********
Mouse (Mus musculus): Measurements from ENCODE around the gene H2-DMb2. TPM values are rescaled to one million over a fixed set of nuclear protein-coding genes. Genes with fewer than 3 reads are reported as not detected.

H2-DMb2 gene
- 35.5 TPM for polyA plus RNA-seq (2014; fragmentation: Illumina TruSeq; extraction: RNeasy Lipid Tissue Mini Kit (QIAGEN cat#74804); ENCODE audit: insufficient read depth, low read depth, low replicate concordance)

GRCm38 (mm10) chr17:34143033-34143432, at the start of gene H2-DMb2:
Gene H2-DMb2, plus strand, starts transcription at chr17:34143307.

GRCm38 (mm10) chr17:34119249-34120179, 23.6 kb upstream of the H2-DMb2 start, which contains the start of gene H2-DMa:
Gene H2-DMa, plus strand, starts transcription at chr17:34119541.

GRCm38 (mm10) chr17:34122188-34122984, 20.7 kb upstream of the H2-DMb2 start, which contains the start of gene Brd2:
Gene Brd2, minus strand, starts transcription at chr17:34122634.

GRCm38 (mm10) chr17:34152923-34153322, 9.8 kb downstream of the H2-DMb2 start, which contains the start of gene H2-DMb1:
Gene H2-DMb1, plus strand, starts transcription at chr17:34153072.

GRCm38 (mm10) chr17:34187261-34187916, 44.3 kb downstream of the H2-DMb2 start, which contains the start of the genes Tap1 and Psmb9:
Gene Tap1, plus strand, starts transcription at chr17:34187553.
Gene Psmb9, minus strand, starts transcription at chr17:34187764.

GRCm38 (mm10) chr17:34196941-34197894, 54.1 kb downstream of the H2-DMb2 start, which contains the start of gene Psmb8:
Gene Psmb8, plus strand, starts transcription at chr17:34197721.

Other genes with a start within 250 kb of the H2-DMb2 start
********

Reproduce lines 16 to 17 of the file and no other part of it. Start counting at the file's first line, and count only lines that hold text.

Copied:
Gene Psmb8, plus strand, starts transcription at chr17:34197721.

Other genes with a start within 250 kb of the H2-DMb2 start